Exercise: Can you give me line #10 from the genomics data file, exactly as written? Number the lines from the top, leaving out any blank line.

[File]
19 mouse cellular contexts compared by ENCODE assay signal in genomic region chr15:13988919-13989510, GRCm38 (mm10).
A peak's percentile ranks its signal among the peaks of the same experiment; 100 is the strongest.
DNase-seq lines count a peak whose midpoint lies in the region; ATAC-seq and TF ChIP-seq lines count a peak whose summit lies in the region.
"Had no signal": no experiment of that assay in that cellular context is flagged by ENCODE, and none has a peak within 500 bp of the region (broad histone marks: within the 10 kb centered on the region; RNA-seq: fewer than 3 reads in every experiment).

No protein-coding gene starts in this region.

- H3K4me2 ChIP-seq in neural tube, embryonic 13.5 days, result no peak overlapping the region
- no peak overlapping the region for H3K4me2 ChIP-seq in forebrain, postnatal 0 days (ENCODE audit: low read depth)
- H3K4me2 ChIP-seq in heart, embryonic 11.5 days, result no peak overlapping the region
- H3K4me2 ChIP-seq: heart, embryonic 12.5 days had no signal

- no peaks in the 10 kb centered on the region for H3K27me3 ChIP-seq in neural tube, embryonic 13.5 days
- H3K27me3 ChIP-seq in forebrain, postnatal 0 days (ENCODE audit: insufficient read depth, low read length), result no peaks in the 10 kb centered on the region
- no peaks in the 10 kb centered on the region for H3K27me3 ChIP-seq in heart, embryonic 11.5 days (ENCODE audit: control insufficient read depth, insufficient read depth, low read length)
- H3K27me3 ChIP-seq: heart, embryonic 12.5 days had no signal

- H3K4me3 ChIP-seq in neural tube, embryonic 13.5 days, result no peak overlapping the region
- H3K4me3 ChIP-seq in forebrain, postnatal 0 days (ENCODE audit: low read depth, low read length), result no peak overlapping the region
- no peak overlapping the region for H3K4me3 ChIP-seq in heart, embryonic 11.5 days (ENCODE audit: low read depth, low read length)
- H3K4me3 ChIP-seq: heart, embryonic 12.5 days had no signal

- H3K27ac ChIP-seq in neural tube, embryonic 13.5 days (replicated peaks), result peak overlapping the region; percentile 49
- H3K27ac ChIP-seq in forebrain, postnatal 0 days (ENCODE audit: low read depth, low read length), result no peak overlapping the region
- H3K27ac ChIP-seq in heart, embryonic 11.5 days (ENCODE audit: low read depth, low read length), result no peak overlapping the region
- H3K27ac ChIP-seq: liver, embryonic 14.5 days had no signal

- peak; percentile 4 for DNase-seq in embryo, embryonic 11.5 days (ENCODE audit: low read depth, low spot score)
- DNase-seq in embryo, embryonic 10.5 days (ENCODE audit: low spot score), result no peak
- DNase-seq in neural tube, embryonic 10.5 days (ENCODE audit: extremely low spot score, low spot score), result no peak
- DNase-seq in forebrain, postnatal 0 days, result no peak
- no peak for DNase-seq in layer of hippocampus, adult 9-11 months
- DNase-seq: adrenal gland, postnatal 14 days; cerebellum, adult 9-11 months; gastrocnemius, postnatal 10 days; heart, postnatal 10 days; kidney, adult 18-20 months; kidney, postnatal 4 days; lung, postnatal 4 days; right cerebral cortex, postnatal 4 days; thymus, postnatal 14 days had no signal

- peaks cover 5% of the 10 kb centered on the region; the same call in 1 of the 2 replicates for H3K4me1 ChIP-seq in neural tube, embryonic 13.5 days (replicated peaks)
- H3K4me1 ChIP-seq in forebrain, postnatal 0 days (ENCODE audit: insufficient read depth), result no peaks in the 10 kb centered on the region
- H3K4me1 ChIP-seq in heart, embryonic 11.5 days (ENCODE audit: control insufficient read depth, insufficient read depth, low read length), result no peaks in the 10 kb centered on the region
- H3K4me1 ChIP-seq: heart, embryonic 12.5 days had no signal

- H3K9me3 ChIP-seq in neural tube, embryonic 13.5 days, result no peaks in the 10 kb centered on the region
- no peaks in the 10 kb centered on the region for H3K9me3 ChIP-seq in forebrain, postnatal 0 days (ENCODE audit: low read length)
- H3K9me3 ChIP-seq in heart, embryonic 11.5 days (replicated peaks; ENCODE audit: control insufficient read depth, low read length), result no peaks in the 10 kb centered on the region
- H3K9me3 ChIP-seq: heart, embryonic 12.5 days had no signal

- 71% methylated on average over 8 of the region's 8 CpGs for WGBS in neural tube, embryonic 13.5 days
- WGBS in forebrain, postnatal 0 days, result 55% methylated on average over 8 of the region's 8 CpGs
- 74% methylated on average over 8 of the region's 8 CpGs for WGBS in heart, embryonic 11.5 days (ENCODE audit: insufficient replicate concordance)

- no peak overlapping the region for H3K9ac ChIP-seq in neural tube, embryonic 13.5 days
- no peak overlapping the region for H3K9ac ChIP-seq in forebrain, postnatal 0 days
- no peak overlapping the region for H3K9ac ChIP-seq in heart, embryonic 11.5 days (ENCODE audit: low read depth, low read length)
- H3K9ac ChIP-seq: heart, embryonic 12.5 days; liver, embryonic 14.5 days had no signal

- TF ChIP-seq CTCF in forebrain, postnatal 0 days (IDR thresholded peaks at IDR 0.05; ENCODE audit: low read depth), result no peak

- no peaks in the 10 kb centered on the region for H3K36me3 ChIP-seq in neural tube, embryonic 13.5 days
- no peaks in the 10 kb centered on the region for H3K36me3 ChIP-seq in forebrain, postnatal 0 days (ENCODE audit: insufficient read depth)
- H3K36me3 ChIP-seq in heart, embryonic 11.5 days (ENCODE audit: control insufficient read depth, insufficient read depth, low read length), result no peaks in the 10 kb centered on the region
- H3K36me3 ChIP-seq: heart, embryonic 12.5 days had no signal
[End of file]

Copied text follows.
- no peaks in the 10 kb centered on the region for H3K27me3 ChIP-seq in neural tube, embryonic 13.5 days